Schools lead way on reducing waste

  • ​More than $35,000 for Waste Wise Schools across Western Australia
  • Successful program empowers students to change behaviours to avoid, reduce, reuse and recycle
  • Applications open for new funding round
  • Western Australian schools have shared more than $35,000 for projects that reduce the amount of waste disposed into landfill.

    Environment Minister Stephen Dawson today announced funding for 15 Western Australian schools accredited under the Waste Wise Schools program.

    The money will be spent on a range of sustainable waste projects at schools – from kitchen gardens, worm farms, recycling bins and composters to garden tools and chickens.

    St Patrick’s Primary School in Fremantle will spend the $2,200 grant to set up a composting system and encourage waste free lunches.

    St Joseph’s School in Moora will spend its $1,763.94 grant to set up compost bins, a worm farm, paper making, brick makers and containers for food recycling.

    Bluff Point Primary School in Geraldton will use its grant of $2,145.29 to collect and recycle plastics, paper and organic materials.

    More than 120,000 children attended 329 accredited Waste Wise Schools across WA in 2018. The program delivers educational resources aimed at changing behaviour to avoid the generation of waste and encourage diverting waste from landfill.

    Accredited WWS schools are empowering their community by spreading the ‘avoid, reduce, reuse and recycle’ messages and providing their students and community with practical activities that raise awareness and reduce waste.

    The Waste Wise Schools program is funded by the State Government through the Waste Avoidance and Resource Recovery Account, administered by the Waste Authority.

    Applications for the next round of grants for Waste Wise Schools opened on July 3, 2019. For more information on the program or to become accredited, visit

    As stated by Environment Minister Stephen Dawson:

    “I am pleased to see the avoid, reduce, reuse, recycle culture at Western Australia’s schools – they are leading the behaviour change we need to avoid waste and minimise the amount we send to landfill.

    “We all need to follow this example being set by our kids.

    “We all have a responsibility to do the right thing and adopt smarter ways to manage our waste at home, at work and at school.

    “The McGowan Government is committed to a number of strategic waste reforms. We have already banned lightweight plastic bags and will be introducing a container deposit scheme early next year.”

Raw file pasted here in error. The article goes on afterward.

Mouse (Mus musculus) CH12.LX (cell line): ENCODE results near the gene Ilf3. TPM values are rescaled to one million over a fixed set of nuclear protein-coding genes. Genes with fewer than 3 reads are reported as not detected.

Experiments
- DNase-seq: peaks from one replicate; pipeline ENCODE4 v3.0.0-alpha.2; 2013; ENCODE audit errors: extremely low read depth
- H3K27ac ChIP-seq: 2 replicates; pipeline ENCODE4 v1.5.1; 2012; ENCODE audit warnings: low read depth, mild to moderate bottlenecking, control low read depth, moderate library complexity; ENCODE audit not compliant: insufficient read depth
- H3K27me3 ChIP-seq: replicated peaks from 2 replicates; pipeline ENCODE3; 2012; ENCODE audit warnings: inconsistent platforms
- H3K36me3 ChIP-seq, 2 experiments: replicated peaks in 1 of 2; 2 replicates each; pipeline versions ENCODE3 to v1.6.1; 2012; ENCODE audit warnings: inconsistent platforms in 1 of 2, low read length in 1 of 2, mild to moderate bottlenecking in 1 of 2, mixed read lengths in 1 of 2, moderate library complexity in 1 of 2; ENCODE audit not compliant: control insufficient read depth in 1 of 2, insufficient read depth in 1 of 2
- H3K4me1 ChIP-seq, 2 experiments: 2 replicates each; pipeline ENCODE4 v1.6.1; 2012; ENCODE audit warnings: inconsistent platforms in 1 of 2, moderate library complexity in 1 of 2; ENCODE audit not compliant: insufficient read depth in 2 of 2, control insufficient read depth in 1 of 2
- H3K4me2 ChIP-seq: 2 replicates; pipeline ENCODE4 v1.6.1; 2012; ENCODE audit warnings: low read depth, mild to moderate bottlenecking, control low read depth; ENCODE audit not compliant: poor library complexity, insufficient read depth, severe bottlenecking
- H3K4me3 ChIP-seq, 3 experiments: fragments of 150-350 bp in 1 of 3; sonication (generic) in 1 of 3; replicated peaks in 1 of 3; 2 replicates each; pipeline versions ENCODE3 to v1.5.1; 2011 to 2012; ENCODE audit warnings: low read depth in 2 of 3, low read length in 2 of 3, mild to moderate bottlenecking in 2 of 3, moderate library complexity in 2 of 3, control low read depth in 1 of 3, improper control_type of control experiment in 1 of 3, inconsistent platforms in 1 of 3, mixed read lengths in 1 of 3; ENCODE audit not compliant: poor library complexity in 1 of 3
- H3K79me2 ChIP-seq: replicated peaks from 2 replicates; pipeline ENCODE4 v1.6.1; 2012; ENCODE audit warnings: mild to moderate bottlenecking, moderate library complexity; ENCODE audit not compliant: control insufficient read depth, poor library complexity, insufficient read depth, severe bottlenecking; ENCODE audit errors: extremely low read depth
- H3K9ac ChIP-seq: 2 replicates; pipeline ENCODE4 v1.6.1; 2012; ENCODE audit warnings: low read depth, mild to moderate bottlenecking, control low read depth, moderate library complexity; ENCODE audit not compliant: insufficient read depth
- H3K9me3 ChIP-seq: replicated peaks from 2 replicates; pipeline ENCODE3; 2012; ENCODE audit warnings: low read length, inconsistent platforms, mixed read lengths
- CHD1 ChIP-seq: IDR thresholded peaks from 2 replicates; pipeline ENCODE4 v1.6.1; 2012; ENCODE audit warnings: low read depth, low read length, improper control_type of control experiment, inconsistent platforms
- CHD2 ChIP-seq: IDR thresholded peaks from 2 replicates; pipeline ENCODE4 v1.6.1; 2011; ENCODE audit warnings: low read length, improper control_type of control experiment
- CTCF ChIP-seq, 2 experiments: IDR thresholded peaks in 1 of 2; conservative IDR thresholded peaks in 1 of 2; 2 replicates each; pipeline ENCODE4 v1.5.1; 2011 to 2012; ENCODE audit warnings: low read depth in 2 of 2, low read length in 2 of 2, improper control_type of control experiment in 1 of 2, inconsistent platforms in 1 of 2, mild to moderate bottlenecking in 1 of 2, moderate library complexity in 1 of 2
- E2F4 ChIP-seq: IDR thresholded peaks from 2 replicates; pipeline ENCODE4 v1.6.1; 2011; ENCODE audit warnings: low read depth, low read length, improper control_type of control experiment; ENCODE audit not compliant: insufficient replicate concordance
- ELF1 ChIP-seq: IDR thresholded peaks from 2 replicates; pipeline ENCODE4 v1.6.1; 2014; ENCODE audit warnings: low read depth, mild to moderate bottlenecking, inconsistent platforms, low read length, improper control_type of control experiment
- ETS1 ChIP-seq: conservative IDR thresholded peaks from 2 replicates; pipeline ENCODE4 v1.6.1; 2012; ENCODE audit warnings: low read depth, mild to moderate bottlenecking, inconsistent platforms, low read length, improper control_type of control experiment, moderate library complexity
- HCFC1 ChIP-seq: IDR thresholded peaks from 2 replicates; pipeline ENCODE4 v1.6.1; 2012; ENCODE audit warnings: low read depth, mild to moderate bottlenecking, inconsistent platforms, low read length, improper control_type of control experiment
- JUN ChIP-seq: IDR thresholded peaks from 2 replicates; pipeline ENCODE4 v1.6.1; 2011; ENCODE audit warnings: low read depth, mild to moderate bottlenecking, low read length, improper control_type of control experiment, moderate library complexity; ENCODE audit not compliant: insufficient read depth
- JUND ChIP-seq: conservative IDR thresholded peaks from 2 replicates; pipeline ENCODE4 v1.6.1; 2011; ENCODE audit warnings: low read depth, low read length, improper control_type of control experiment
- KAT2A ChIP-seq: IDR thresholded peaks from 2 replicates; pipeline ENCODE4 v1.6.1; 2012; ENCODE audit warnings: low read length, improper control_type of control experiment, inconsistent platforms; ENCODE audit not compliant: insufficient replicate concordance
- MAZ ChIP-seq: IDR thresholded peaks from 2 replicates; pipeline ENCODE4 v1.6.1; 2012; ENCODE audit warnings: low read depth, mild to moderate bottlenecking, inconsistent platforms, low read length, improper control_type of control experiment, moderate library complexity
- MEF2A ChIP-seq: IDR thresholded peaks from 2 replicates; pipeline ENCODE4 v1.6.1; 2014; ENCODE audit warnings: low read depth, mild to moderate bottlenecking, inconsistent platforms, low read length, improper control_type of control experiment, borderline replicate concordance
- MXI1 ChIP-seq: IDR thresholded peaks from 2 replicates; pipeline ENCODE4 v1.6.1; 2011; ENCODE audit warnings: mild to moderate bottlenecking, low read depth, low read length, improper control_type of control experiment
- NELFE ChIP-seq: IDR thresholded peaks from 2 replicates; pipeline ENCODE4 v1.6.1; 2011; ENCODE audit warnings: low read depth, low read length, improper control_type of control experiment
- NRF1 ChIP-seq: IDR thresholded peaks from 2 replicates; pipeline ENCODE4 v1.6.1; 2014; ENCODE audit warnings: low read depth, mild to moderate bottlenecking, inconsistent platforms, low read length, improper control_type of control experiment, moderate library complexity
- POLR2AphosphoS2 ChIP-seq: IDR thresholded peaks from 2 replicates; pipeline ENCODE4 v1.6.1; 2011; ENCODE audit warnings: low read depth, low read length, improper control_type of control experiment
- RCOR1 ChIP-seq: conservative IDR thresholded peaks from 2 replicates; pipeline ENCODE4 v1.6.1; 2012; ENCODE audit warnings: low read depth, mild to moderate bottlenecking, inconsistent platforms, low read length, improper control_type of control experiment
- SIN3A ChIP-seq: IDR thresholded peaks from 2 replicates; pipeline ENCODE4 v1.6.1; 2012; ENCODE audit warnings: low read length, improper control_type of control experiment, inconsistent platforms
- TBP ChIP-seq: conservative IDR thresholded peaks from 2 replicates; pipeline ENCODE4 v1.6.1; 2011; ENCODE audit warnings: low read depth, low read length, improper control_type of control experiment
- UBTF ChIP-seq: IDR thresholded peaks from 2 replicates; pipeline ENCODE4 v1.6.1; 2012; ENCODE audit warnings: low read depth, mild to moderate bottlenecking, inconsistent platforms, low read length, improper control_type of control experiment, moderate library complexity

Minister’s office – 6552 5800

    Waste Wise Schools grant recipients:

    Bluff Point Primary School – $2,145.29 to collect and recycle plastics, paper and organics. 

    Bullsbrook College (Secondary) – $2,200.00 to buy shade sails to protect current Waste Wise projects.

    Cloverdale Primary School – $2,161.00 for the school’s Recycling Green Waste project – to collect and recycle green waste using a composting system

    Connolly Primary School – $1,795.00 for the school’s Waste Wise Warriors – to implement sustainable recycling practices through composting and gardening.

    Cooloongup Primary School – $2,168.50 for the school’s Food Scraps and Paper Recycling project – to set up recycling and compost bins.

    East Victoria Park Primary School – $4,210.44 to create Waste Wise picture books and waste sorting systems.

    North Mandurah Primary School – $595.00 to purchase bins for classroom paper recycling and buckets to collect food scraps for its worm farm.

    Ocean Road Primary School – $4,376.52 to reduce single use packaging in the canteen.

    Rehoboth Christian College (Kenwick Primary Campus) – $2,200.00 to set up a three bin system to reduce paper and organic waste.

    St Joseph’s School (Moora) – $1,763.94 to set up compost bins, worm farms, paper making, brick making and buying containers for food recycling.

    St Joseph’s School (Northam) – $1,883.98 to set up compost bins and worm farms to recycle organic waste.

    St Luke’s Catholic Primary School – $4,227.30 to set up an area for chickens to reduce organic waste in addition to the school’s existing worm farm.

    St Mary’s College (Broome Primary Campus) – $2,200.00 to set up an area for chickens to reduce food waste along with an existing bokashi compost system.

    St Patrick’s Primary School – $2,200.00 to set up a composting system and encourage waste free lunches.

    St Mary’s Catholic School (Boyup Brook) – $1,220.00 to set up a fridge worm farm and training to maximise its use.

    /Public Release. The material in this public release comes from the originating organization and may be of a point-in-time nature, edited for clarity, style and length. View in full here.